Saturday, December 1, 2007

Hugo Chavez, Cornered Rat

A clear indicator that a dictator feels he has something to worry about is when he starts yelling about conspiracies to remove him from power.

Chávez Bluster Surges Ahead of Referendum

CARACAS, Venezuela, Nov. 30 -- On the eve of a referendum that President Hugo Chávez has cast as a plebiscite on his rule, the populist leader is escalating his verbal assaults on foes real and imagined, picking a fight with neighboring Colombia one day and assailing Catholic Church leaders as "mental retards" the next.

This is really a fun story.

. . .a few weeks ago the proposals had been expected to receive easy approval, polls released last week showed that the opposition could ultimately prevail in a tight contest.

"He's decided that his best tactic to recover the control of his movement is to instill fear in his people that there's a world conspiracy against Venezuela," said Demetrio Boersner, a political analyst and former diplomat. "It's a tactic that uses histrionics as a weapon to unite the people so they vote for him on Sunday."

"There's an offensive to criminalize Venezuela, to say that Venezuela is falling into an abyss, that it's a country of dictators, of Castro-style communism, a country that helps terrorists," Bernardo Alvarez, Venezuela's ambassador in Washington,

Yea, well it is a country of dictators, of Castro type madness.

In speech after speech, Chávez avoids dwelling on unpopular proposals for change, including one that would permit him to run for office indefinitely and another that would give him the power to appoint provincial governors. Instead, he depicts his opponents as conspirators out to crush his self-styled revolution.

See what I mean?
That rat feels cornered.

Mark Feierstein, an American who has polled in Venezuela for years, said the president's supporters, known as Chavistas, also tire of the rhetoric.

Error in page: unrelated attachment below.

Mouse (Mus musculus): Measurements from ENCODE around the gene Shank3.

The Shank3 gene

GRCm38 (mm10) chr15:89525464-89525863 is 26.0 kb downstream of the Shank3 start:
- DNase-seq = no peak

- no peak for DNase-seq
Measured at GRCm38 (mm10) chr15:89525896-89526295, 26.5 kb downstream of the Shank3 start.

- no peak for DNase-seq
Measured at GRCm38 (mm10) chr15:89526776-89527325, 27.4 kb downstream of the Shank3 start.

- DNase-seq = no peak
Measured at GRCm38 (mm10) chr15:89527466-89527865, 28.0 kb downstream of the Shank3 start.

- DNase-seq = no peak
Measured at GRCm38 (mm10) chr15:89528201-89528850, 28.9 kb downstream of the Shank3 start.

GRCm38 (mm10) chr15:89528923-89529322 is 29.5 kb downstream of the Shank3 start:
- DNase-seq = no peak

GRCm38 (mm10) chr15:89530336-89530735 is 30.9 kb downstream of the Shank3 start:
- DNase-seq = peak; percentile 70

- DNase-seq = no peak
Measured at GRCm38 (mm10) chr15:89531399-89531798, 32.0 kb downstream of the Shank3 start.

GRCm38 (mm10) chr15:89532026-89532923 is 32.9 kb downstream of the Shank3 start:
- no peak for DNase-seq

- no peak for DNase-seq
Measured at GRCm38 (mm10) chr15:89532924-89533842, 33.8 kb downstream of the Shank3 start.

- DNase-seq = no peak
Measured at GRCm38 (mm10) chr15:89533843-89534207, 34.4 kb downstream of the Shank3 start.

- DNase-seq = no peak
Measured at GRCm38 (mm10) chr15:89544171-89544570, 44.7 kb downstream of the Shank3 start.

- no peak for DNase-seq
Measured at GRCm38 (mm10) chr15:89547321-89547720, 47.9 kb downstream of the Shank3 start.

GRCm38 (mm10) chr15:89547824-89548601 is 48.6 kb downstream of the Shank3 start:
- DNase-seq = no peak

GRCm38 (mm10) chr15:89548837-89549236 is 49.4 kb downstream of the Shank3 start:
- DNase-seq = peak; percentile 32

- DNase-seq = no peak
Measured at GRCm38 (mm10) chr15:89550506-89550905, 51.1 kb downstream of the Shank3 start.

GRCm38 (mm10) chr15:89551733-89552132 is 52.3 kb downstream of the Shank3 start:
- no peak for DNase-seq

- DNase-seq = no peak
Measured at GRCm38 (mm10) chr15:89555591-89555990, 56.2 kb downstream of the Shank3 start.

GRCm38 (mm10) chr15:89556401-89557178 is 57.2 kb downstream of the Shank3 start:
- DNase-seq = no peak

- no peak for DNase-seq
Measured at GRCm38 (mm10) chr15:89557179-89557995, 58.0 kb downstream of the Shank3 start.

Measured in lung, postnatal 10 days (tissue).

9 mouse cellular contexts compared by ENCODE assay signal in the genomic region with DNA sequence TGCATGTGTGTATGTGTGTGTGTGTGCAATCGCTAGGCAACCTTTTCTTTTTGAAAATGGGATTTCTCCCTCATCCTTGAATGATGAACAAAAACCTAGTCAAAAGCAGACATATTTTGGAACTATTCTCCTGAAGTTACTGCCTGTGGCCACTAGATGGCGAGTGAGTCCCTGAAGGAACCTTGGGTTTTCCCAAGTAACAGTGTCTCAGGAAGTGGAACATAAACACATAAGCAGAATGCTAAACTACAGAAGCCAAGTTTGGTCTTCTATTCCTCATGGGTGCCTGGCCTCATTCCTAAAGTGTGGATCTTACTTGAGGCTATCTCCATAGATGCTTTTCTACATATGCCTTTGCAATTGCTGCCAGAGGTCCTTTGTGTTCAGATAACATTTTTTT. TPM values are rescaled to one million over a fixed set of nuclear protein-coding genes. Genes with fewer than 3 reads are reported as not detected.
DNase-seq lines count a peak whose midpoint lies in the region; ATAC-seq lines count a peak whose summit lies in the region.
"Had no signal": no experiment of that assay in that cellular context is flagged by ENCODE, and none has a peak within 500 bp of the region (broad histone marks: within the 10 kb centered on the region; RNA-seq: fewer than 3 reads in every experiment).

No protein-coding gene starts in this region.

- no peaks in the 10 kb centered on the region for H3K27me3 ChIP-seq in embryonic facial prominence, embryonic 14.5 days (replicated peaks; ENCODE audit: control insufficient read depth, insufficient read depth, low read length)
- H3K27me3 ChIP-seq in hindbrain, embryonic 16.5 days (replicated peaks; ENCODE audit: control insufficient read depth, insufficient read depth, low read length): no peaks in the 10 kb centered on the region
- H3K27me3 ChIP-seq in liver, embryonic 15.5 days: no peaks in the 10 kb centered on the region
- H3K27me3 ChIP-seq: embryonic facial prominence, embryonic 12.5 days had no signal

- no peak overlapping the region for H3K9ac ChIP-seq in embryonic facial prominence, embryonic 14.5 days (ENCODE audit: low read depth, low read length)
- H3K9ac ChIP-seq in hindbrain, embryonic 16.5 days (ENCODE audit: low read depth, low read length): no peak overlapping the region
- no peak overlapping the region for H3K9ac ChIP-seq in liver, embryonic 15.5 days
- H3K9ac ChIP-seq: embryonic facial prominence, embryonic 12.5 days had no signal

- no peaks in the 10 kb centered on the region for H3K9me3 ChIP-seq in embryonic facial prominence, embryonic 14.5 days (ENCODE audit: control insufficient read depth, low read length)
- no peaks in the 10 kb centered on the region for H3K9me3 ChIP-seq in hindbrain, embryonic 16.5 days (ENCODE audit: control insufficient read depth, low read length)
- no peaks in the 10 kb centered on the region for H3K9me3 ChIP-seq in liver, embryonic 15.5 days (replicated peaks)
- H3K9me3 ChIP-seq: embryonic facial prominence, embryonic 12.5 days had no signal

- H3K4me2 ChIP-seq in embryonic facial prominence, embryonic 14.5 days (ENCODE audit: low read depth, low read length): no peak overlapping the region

Maybe time to find a new speech writer.

The president's behavior has been making international headlines since early this month when, at a summit in Chile, he called former Spanish prime minister José María Aznar a "fascist." After a long diatribe by Chávez, the king of Spain, Juan Carlos, became so agitated that he leaned across a table and said to the Venezuelan: "Why don't you shut up?"

That is hilarious.

"There will not be a million kings who will want to keep my mouth shut, because I speak in the name of Venezuela," Chávez later said.

The guy doesn't know good advise when it is offered.

Then, after President Álvaro Uribe of Colombia last week ended CChávez's role in mediations with that country's guerrilla group, Chávez said that Uribe's actions were "brutal" and disrespectful of Venezuela -- even if Chávez had sidestepped diplomatic protocol, as Uribe contended.

Chávez withdrew his ambassador from Bogota and, in televised comments Wednesday, said Uribe was capable of "barefaced lies." "If he does that to me," Chávez said, "imagine how he is with the poor Colombian people."

This guy Hugo needs a mirror.

On Friday, a day when an estimated 200,000 people in Caracas rallied in support of Chávez, officials saw yet one more possible sign of conspiracy. Toilet paper is in short supply -- as are milk, eggs and other staples.

This is righteous, the great toilet paper conspiracy.

"We know there are sectors hiding toilet paper," Finance Minister Rodrigo Cabezas said on state television. "A group of business leaders are playing mean, playing dirty." He said it was designed to "create the sensation of product shortage during the election."

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